Tip of the Week:
My Favorite Statements at the U.S. Open
After one of my players lost a close match I told him, "Except for a few careless points, you played really well. But that's like telling a tightrope walker he did really well except for the part where he fell off and got killed."
Another Maryland junior was tied 2-2 in games. I had been coaching another match, and came over just as she lost game #4, and so didn't see any of the match, and I didn't know the opponent. Her mom asked if I'd coach before the fifth game. I told her, "Keep doing the things that are working, and stop doing the things that are not working." She won the fifth game and the match. (Actually, I also had her tell me what was working and what wasn't working so she it would be clear in her mind what she should do.)
One of our top juniors didn't have to play until late that afternoon, so for breakfast I told him he could have whatever he wanted. He had a chocolate donut, a chocolate pastry, and hot chocolate. I asked him, "You are what you eat. Your opponents are going to eat you up." (That was the last time I let him have final say on his food.)
Table Tennis Players on Cereal Boxes
Name: Michael Landers
Rank: Rated 2634 and 2009 U.S. Men's Singles Champion
Serial Number, I mean Cereal: Here he is on the lower left on the back of this Kelloggs cereal box. And here he is again on the front of a Wheaties box. So tell us Michael - what's your favorite? Kelloggs Vanilla Flavored Multigrain Cereal, or Wheaties?
Michael now has a 2-1 lead over Hall of Famer George Hendry, who appeared on the back of a Wheaties box in 1936.
Tennis and Table Tennis
Roger Federer just won Wimbledon for the seventh time. Here are three pictures of Federer playing table tennis: photo1, photo2, and photo3 (as a child), and . But guess who else won Wimbledon, and in fact won eight tennis grand slams, tied for eighth place all time (with Andre Agassi, Jimmy Connors, Ivan Lendl, and Ken Rosewall)? Yes, it's Fred Perry. After winning the 1929 World Table Tennis Championships, he went on to win the Australian Open (1934), French Open (1935), Wimbledon (1934, '35, '36), and US Open (1933, '34, '36).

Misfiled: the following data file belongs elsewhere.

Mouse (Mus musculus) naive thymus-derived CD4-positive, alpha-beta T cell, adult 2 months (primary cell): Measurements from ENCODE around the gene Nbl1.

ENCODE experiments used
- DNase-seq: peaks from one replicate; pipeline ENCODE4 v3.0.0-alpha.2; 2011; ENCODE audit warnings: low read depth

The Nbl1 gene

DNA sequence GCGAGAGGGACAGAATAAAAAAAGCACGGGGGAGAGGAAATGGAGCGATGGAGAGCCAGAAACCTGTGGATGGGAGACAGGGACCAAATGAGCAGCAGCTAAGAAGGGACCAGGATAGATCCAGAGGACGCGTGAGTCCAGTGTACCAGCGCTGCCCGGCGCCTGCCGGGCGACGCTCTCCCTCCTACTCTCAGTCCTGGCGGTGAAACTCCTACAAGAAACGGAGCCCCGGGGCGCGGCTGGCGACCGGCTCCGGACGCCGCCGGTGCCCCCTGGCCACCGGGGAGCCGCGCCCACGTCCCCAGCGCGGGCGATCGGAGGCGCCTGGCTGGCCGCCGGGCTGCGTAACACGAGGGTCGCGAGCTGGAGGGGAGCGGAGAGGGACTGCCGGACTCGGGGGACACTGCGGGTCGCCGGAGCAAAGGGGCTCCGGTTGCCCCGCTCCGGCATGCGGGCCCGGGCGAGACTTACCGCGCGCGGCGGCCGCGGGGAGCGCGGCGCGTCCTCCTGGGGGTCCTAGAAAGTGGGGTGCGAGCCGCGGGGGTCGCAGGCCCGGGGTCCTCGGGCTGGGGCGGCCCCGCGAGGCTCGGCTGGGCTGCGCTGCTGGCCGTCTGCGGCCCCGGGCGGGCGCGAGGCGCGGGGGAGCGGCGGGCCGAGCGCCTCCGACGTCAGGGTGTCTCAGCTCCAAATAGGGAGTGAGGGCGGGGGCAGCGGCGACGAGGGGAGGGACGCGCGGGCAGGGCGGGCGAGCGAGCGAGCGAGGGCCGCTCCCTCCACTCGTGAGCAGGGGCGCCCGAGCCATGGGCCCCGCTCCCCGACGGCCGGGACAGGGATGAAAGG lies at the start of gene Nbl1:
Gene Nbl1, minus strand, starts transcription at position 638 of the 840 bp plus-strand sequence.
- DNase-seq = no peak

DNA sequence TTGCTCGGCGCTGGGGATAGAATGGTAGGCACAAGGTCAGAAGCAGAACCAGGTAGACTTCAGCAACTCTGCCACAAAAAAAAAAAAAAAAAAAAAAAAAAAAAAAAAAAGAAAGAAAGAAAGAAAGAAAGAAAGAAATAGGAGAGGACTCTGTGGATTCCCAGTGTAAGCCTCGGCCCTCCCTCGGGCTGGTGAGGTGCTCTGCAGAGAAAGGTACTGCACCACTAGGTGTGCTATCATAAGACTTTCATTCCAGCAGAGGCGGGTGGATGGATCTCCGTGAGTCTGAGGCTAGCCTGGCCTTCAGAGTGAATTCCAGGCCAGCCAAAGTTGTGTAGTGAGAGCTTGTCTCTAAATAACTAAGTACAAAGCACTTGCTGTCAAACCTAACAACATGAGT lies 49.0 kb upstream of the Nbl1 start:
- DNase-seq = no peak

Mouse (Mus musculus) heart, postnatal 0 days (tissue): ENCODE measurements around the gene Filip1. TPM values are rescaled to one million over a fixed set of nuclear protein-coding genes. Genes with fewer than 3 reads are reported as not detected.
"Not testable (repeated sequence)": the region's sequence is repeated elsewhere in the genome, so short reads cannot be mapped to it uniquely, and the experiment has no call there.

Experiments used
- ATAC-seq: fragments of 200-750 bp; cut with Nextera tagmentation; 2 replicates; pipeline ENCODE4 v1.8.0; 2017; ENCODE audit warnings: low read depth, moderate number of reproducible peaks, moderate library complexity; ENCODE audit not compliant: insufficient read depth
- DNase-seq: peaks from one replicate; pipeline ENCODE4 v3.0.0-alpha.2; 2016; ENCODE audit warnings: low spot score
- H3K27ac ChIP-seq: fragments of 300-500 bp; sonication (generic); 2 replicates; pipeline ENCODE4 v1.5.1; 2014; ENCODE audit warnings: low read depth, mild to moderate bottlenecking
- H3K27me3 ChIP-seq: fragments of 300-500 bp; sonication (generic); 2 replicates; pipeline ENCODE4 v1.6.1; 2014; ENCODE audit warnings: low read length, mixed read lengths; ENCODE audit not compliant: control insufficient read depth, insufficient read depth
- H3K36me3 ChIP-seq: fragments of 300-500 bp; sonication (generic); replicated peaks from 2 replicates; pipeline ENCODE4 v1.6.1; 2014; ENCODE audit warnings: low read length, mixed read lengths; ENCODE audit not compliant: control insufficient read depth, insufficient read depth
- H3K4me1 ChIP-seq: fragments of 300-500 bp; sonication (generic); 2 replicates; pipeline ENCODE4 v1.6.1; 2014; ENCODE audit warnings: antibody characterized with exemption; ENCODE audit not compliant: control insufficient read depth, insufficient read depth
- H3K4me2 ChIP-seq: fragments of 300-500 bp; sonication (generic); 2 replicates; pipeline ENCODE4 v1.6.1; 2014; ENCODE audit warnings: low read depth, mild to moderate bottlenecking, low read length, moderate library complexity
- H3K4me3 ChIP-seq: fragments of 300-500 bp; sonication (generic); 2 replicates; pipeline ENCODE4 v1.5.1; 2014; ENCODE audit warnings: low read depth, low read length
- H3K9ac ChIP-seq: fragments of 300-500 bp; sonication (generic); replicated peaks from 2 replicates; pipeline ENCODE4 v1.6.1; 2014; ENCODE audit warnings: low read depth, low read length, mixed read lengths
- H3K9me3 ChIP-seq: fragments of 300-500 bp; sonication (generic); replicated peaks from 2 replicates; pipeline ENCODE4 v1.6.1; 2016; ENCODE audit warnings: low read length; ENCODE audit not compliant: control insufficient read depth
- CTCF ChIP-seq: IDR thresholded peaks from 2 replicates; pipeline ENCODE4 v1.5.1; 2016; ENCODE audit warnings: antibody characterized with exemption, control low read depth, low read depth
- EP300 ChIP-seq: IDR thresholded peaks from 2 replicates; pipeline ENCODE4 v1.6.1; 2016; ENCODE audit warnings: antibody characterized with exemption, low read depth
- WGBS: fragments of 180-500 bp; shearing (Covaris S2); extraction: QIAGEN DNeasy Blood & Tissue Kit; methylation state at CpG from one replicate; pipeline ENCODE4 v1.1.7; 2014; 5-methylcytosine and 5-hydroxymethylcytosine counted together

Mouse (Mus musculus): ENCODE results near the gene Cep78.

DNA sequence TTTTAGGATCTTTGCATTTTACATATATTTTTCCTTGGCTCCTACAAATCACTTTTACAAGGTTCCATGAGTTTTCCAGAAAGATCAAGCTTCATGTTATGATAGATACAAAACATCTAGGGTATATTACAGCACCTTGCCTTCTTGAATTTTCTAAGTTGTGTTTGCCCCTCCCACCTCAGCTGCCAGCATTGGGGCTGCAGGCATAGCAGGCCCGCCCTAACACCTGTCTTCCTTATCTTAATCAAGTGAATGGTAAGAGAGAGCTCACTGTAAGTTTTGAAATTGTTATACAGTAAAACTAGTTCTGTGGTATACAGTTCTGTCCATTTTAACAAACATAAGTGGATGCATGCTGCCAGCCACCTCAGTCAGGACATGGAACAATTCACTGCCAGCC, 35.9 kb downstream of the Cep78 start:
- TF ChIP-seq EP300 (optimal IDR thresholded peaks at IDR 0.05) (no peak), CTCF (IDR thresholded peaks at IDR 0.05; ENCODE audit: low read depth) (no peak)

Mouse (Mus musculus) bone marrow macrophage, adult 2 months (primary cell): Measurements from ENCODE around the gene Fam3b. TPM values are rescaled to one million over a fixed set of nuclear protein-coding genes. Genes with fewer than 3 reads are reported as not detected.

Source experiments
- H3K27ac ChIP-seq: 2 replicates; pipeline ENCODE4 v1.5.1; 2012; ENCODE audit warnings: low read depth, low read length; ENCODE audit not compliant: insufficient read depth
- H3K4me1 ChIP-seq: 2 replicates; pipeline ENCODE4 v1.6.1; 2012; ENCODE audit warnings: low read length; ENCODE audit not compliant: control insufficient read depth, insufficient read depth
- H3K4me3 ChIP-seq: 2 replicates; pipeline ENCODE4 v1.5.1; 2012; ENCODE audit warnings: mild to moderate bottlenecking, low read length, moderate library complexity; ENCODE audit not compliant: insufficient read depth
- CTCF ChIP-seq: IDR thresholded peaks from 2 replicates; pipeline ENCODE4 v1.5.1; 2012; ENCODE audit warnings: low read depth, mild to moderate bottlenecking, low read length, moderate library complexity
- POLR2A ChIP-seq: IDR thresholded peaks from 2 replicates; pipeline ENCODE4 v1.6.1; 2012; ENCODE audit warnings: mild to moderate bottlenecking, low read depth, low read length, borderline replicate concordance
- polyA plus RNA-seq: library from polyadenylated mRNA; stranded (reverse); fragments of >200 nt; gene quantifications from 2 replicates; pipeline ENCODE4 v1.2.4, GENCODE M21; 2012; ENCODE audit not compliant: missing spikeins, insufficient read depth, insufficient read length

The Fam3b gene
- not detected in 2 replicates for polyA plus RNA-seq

World Veterans Championships
In case you missed it, here are the results of the World Veterans Table Tennis Championships, held in Stockholm, Sweden, June 25-30. I haven't gone through the results to see if there are any USA medallists, but if someone puts together a list, I'll post it in my blog.
How to Play Ping Pong with Soon Yeon Lee
Here's a basics coaching video (3:57) from the famous table tennis player and model.
Ping-Pong 3-D Game Revisited
On Friday I linked to this online ping-pong game and wrote, "I don't think it's possible to win, but you can spend endless time trying." Well, Aaron Avery won, and sent me a screen shot to prove it. He wrote, "Hang back in a defensive location to give yourself some time to mouse. Swinging left or right does allow you to go for angles, unlike many online TT games."
Ping-Pong Balls of Fire
Table Tennis Nation brings us ping-pong balls on fire. (But I like the "of Fire" in my title.)
Non-Table Tennis: "The Dragon of the Apocalypse"
Despite the fantasy-sounding title (with the word "dragon") it's actually a science fiction story, and it's now published in Penumbra Magazine as their #1 story in their table of contents. They are one of the higher-paying "pro" magazines, so I was pretty happy when they bought it. The story is about the decisions the president of the U.S. faces when an apparent dragon lands on the U.S. Capitol. My name is on the cover. (Here's my science fiction & fantasy page.)
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History of U.S. Table Tennis, Volume 12